FRANKFORT, Ky. (KFVS) - Governor Andy Beshear gave an update on Kentucky’s COVID-19 response at 4 p.m. on Thursday, May 14.
During the briefing, Gov. Beshear announced that starting on May 22, groups of 10 people or fewer could gather, and that the state’s travel ban would expire the same day, the Friday before Memorial Day weekend.
Gov. Beshear also announced the Kentucky Education and Workforce Development Cabinet has been awarded more than $43.7 million from the CARES Act for education programs that have been affected by the COVID-19 pandemic.
The grant will fund the needs of students, schools (including non-public schools), postsecondary institutions, and other education-related organizations in Kentucky.
The federal funds include $30 million for K-12 technology assistance and food programs.
Lt. Gov. Jacqueline Coleman announced the Team Kentucky Fund Assistance Application Portal would open on Friday. Those who have been significantly financially impacted by the COVID-19 emergency can visit the website, and apply for financial assistance. To read the criteria to qualify for financial assistance, visit the website on Friday at 8 a.m.
The remaining initial March claims are now at 16,600, these are complex claims that may include identity verification, overpayments, employee protests and interstate claims. Over a nine-week period beginning in March, 88% of the 576,486 claims have been processed. The remaining initial April claims are now 49,928. A total of $1.37 billion in claims have been paid.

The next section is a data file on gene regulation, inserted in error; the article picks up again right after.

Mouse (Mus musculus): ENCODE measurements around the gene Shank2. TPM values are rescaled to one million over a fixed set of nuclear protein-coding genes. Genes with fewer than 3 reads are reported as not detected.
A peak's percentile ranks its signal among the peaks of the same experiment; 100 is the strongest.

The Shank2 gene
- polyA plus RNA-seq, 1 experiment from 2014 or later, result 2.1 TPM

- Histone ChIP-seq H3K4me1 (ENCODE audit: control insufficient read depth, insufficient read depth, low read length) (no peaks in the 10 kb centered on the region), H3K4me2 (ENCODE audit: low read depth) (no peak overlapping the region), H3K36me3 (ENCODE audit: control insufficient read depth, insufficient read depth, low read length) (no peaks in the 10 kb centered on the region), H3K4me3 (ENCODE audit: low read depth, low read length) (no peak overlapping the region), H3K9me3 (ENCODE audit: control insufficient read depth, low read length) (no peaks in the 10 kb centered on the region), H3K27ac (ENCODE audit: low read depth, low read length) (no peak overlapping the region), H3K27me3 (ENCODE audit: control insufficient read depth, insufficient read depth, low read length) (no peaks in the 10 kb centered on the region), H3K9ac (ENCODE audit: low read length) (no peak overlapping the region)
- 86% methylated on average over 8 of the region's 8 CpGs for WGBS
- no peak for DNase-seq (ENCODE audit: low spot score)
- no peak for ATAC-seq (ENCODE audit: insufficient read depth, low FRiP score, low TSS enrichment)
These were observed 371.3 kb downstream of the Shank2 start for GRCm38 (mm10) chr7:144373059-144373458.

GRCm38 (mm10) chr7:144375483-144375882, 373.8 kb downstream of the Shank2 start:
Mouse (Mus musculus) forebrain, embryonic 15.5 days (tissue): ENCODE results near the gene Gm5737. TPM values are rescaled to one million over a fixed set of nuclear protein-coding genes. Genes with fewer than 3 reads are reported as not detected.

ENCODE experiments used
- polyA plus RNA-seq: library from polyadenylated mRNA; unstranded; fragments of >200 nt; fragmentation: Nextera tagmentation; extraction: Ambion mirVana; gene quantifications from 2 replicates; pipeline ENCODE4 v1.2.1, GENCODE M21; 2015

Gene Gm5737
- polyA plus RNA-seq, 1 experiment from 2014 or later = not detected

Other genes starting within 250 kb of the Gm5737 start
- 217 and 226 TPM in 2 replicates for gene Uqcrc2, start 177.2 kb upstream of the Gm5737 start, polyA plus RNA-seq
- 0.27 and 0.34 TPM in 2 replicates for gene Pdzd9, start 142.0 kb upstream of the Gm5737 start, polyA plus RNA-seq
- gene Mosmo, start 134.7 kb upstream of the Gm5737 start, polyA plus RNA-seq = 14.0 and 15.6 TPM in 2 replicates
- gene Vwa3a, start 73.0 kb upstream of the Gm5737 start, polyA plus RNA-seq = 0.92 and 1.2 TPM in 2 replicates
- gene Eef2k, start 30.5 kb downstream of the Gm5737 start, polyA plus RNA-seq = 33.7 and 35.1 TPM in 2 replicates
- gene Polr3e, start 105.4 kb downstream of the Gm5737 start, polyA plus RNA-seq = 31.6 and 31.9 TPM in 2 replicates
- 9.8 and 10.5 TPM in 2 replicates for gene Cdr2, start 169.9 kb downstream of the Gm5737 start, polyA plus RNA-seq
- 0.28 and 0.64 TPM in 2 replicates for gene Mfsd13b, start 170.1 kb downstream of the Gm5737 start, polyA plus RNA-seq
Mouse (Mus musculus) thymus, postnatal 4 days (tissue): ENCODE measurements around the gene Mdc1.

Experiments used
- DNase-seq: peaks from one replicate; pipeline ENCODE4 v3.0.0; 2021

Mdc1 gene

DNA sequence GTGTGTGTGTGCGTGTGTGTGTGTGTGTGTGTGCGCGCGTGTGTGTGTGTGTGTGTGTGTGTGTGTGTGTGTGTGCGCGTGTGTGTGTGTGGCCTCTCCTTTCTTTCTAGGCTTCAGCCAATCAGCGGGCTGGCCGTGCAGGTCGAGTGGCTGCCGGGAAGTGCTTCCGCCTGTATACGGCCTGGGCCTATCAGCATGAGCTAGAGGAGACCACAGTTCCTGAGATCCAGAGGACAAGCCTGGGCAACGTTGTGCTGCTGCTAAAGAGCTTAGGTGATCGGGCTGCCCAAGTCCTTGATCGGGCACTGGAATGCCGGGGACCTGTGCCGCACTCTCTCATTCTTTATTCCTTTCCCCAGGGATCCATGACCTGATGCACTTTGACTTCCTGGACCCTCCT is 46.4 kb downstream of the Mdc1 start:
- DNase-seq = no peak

According to the Kentucky Department of Public Health, 2,712 individuals have recovered from COVID-19 in the Commonwealth.
On Thursday, May 14, 7,225 individuals have tested positive for the virus in Kentucky, including 328 deaths.
“Today, we have one of the lower numbers of deaths we have announced in a long time,” the governor said. “But it’s still two Kentuckians we have lost whose families are going to miss them just as much as if it were 10 today. Let’s make sure we honor two just as much as we’ve honored every other one.”
Currently, a total of 121,246 in the state have been tested for COVID-19.
Dr. Steven Stack, commissioner of the Kentucky Department for Public Health, said the 10-year-old with Pediatric Multisymptom Inflammatory Syndrome, a syndrome that is causing serious health problems for some young people, is continuing to improve. The 16-year-old patient was dismissed from the hospital yesterday.
He said the department issued a PMIS advisory on Wednesday, which provided guidance, key points about the syndrome, possible symptoms and reporting directions.
Dr. Stack said the Kentucky Pediatric COVID-19 Hotline (800-722-5725) staffed by Norton Children’s Hospital is prepared to answer questions from both parents and clinicians about PMIS.